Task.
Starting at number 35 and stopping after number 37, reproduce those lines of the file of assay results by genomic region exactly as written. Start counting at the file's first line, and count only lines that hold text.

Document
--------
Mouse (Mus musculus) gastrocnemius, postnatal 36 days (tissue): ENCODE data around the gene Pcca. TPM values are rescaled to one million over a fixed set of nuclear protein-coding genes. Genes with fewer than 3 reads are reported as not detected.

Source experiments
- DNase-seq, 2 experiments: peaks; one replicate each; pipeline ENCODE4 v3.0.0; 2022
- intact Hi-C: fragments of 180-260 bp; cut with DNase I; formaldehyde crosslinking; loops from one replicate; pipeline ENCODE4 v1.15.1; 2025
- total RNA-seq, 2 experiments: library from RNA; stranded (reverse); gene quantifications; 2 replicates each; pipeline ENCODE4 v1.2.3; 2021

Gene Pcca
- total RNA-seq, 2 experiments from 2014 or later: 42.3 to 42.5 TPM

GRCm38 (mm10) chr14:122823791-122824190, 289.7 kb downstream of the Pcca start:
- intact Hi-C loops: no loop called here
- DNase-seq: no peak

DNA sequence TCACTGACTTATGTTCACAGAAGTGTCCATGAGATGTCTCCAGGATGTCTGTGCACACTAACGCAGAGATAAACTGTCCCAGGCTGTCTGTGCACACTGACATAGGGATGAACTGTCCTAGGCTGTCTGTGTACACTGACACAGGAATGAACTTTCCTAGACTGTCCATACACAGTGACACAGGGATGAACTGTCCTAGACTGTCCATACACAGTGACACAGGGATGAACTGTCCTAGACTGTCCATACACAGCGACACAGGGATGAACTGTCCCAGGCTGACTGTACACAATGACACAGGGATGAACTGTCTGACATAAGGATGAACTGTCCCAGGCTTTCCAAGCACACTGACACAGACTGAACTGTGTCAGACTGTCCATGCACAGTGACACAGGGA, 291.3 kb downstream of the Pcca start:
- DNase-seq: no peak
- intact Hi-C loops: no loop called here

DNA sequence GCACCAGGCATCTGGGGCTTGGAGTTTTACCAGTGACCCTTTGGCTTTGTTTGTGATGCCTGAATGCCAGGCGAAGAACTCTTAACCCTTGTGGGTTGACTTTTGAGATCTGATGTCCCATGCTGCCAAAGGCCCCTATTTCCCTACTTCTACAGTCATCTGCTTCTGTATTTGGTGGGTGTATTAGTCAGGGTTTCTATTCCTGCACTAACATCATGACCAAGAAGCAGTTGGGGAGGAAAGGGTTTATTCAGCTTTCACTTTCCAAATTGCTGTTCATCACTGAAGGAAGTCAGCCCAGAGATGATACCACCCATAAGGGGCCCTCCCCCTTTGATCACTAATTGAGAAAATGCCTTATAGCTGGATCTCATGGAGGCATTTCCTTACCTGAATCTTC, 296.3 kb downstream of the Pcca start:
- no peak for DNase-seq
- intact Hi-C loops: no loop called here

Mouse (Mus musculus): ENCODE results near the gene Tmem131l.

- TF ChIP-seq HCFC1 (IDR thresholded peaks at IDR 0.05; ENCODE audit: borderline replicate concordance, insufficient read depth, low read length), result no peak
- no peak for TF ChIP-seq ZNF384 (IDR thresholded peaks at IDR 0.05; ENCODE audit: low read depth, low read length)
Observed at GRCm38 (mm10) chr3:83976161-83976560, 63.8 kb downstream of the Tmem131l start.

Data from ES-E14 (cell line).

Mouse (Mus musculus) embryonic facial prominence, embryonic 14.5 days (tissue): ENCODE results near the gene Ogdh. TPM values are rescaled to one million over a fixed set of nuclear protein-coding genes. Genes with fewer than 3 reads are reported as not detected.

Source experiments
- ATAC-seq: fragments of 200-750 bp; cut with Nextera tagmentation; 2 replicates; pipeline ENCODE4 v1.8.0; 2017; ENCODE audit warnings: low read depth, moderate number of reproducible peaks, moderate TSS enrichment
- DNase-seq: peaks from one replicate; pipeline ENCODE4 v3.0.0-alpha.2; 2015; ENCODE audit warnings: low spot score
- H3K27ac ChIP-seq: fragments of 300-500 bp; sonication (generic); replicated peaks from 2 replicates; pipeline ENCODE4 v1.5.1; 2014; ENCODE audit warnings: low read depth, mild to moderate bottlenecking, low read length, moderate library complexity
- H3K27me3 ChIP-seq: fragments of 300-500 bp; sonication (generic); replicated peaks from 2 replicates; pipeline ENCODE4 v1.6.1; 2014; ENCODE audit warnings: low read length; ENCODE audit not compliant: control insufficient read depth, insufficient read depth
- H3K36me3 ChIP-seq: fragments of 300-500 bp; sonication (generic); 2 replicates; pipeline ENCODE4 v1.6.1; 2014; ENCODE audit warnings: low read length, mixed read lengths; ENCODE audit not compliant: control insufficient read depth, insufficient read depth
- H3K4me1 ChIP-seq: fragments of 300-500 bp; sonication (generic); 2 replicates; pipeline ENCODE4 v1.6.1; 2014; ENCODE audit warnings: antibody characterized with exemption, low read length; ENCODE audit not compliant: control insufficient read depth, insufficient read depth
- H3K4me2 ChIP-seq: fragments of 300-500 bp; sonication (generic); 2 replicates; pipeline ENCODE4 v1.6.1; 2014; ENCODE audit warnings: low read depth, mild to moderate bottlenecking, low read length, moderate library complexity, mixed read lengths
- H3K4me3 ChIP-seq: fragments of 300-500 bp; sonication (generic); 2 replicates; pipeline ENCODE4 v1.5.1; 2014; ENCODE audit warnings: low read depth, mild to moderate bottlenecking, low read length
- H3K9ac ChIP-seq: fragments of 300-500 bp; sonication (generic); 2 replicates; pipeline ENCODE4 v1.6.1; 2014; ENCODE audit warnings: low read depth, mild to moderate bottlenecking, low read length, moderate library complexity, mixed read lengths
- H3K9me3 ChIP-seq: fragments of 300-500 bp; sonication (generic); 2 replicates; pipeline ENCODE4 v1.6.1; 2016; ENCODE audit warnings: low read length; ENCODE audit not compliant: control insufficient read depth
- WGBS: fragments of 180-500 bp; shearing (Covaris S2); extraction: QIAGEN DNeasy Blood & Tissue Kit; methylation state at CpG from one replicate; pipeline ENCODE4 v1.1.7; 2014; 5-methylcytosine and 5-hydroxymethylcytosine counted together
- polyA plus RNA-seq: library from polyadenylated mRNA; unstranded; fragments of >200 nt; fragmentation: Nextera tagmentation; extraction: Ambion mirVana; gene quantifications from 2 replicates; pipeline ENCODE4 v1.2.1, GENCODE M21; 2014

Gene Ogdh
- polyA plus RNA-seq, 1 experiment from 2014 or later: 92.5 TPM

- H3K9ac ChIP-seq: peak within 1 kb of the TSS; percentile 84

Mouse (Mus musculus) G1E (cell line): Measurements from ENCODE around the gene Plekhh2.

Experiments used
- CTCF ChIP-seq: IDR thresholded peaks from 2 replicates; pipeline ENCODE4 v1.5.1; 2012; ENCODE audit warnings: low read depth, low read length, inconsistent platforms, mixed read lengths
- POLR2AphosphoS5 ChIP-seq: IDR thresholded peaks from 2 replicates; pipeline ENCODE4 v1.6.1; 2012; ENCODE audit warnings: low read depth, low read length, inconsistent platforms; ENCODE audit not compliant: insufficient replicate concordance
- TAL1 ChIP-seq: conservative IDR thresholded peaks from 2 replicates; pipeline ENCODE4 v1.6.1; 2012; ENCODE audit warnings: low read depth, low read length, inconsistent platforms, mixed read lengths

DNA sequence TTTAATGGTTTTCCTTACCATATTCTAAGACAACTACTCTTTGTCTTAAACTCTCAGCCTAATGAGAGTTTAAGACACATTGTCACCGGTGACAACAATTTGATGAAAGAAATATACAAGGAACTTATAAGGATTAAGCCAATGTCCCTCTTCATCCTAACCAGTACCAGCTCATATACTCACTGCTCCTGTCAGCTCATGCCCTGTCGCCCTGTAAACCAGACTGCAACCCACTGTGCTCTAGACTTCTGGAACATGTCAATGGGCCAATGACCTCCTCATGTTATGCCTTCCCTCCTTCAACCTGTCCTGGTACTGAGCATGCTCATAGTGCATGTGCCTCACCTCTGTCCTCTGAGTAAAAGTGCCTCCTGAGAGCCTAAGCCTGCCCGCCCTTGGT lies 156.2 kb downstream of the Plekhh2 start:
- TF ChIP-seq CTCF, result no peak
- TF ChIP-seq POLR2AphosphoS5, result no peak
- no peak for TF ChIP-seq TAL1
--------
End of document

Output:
- polyA plus RNA-seq: library from polyadenylated mRNA; unstranded; fragments of >200 nt; fragmentation: Nextera tagmentation; extraction: Ambion mirVana; gene quantifications from 2 replicates; pipeline ENCODE4 v1.2.1, GENCODE M21; 2014

Gene Ogdh
- polyA plus RNA-seq, 1 experiment from 2014 or later: 92.5 TPM